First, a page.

Fractal Dimension Analysis of Subcortical Gray Matter Structures in Schizophrenia

Guihu Zhao; Kristina Denisova; Pejman Sehatpour; Jun Long; Weihua Gui; Jianping Qiao; Daniel C. Javitt; Zhishun Wang

Fractal Dimension Analysis of Subcortical Gray Matter Structures in Schizophrenia
Zhao, Guihu
Denisova, Kristina
Sehatpour, Pejman
Long, Jun
Gui, Weihua
Qiao, Jianping
Javitt, Daniel C.
Wang, Zhishun
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A failure of adaptive inference—misinterpreting available sensory information for appropriate perception and action—is at the heart of clinical manifestations of schizophrenia, implicating key subcortical structures in the brain including the hippocampus. We used high resolution, three-dimensional (3D) fractal geometry analysis to study subtle and potentially biologically relevant structural alterations (in the geometry of protrusions, gyri and indentations, sulci) in subcortical gray matter (GM) in patients with schizophrenia relative to healthy individuals. In particular, we focus on utilizing Fractal Dimension (FD), a compact shape descriptor that can be computed using inputs with irregular (i.e., not necessarily smooth) surfaces in order to quantify complexity (of geometrical properties and configurations of structures across spatial scales) of subcortical GM in this disorder. Probabilistic (entropy-based) information FD was computed based on the box-counting approach for each of the seven subcortical structures, bilaterally, as well as the brainstem from high-resolution magnetic resonance (MR) images in chronic patients with schizophrenia (n = 19) and age matched healthy controls (n = 19) (age ranges: patients, 22.7–54.3 and healthy controls, 24.9–51.6 years old). We found a significant reduction of FD in the left hippocampus (median: 2.1460, range: 2.07–2.18 vs. median: 2.1730, range: 2.15–2.23, p<0.001; Cohen’s effect size, U3 = 0.8158 (95% Confidence Intervals, CIs: 0.6316, 1.0)), the right hippocampus (median: 2.1430, range: 2.05–2.19 vs. median: 2.1760, range: 2.12–2.21, p = 0.004; U3 = 0.8421 (CIs: 0.5263, 1)), as well as left thalamus (median: 2.4230, range: 2.40–2.44, p = 0.005; U3 = 0.7895 (CIs: 0.5789, 0.9473)) in schizophrenia patients, relative to healthy individuals. Our findings provide in-vivo quantitative evidence for reduced surface complexity of hippocampus, with reduced FD indicating a less complex, less regular GM surface detected in schizophrenia.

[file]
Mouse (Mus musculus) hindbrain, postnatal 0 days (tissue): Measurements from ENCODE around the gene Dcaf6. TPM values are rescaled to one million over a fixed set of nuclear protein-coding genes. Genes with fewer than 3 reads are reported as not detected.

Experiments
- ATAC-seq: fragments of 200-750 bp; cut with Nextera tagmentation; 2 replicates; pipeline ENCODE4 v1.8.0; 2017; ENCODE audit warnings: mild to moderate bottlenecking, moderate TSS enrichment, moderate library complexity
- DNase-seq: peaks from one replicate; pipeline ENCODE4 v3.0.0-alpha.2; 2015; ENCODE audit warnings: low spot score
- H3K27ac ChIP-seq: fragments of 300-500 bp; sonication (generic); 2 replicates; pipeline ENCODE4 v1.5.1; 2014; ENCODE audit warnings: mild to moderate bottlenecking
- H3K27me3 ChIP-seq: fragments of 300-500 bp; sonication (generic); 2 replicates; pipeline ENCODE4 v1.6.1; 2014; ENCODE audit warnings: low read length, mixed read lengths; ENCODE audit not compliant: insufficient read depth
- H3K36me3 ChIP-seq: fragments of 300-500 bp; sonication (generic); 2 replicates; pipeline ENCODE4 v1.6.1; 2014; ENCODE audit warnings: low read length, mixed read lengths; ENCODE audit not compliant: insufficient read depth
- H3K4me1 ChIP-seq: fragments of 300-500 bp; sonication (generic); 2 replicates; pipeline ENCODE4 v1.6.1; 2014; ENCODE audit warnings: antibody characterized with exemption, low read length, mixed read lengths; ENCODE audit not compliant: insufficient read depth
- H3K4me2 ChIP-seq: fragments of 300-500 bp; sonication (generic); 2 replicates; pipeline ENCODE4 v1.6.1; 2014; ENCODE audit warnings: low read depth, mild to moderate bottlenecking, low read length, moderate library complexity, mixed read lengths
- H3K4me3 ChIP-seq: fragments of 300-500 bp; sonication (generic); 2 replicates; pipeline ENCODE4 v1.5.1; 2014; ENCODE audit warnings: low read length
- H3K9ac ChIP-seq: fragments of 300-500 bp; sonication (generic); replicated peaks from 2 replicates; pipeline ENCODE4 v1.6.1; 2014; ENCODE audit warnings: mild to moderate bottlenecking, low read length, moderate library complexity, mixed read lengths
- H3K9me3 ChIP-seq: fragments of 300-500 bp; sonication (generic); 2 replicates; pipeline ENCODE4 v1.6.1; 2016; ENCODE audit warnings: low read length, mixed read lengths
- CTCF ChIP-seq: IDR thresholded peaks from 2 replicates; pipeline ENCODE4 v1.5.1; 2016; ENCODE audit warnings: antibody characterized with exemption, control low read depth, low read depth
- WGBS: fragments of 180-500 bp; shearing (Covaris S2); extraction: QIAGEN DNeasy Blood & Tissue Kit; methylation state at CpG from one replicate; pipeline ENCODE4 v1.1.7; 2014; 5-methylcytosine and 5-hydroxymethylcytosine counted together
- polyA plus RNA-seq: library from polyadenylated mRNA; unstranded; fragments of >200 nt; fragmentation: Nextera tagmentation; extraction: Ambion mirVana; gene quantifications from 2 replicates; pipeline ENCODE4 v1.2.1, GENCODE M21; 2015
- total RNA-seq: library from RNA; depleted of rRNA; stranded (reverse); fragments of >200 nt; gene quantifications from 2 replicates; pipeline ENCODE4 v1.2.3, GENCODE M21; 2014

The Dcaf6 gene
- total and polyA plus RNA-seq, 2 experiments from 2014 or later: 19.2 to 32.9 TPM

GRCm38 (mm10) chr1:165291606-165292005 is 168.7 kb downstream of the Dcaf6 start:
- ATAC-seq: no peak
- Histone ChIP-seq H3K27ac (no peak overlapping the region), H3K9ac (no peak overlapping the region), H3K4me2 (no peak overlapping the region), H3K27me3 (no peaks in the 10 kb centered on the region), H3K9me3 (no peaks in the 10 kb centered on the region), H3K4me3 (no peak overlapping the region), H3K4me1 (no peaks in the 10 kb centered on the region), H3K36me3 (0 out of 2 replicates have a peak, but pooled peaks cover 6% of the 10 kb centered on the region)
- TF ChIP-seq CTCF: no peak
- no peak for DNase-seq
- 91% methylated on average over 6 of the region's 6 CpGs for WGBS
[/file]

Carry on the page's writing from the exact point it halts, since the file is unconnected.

Periaqueductal gray matter
Hippocampus (Brain)
Developmental neurobiology
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Guihu Zhao, Kristina Denisova, Pejman Sehatpour, Jun Long, Weihua Gui, Jianping Qiao, Daniel C. Javitt, Zhishun Wang, , Fractal Dimension Analysis of Subcortical Gray Matter Structures in Schizophrenia, Columbia University Academic Commons, .

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